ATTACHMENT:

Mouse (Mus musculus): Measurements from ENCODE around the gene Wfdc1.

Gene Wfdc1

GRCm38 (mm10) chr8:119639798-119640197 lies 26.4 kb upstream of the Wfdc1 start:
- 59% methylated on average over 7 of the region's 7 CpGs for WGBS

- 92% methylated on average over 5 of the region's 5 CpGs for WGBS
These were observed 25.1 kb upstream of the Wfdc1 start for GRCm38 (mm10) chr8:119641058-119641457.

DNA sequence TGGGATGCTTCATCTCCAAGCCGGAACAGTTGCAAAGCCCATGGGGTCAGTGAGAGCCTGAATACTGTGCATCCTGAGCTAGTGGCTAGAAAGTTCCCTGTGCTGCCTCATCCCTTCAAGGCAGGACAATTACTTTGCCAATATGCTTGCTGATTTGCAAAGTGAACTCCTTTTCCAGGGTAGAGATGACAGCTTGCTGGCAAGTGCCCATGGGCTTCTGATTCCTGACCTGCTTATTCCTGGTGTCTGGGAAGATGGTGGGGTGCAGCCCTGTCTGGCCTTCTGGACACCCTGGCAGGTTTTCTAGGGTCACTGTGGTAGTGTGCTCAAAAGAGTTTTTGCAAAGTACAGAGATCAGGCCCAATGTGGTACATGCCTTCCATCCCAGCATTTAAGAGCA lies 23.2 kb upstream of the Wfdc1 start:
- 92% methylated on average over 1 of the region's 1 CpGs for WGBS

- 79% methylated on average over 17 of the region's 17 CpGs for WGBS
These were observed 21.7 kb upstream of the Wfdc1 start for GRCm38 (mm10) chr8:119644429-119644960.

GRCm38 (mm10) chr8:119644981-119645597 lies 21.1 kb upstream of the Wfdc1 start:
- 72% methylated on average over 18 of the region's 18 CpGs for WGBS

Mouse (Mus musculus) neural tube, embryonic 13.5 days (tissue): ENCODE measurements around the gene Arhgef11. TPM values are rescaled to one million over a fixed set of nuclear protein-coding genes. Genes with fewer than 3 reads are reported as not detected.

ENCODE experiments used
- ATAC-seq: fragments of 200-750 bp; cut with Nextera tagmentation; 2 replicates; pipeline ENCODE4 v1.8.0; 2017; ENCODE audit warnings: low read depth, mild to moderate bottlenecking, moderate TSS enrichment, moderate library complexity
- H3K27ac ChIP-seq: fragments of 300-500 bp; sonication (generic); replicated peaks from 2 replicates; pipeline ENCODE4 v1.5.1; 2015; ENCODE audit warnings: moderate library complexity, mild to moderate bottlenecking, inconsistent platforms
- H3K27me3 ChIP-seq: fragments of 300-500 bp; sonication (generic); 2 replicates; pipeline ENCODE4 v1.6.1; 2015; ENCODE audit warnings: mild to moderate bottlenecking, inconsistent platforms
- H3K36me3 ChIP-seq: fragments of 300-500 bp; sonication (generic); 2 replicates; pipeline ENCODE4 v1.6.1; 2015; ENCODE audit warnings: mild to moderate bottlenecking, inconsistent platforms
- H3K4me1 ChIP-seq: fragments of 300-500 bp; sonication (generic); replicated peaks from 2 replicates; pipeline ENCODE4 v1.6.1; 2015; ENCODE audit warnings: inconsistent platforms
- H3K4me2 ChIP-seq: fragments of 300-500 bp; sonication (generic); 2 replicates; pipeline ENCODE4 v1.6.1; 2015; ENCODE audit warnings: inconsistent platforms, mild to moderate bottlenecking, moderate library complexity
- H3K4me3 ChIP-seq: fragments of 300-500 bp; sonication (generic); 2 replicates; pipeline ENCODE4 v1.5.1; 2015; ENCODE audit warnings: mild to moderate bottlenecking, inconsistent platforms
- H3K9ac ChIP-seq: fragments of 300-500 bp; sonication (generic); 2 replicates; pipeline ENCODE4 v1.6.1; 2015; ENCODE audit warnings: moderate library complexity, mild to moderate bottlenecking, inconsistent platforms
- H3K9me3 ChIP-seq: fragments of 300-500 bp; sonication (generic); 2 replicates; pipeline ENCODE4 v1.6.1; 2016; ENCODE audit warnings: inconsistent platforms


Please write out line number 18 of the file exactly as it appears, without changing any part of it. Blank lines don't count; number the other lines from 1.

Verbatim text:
- H3K36me3 ChIP-seq: fragments of 300-500 bp; sonication (generic); 2 replicates; pipeline ENCODE4 v1.6.1; 2015; ENCODE audit warnings: mild to moderate bottlenecking, inconsistent platforms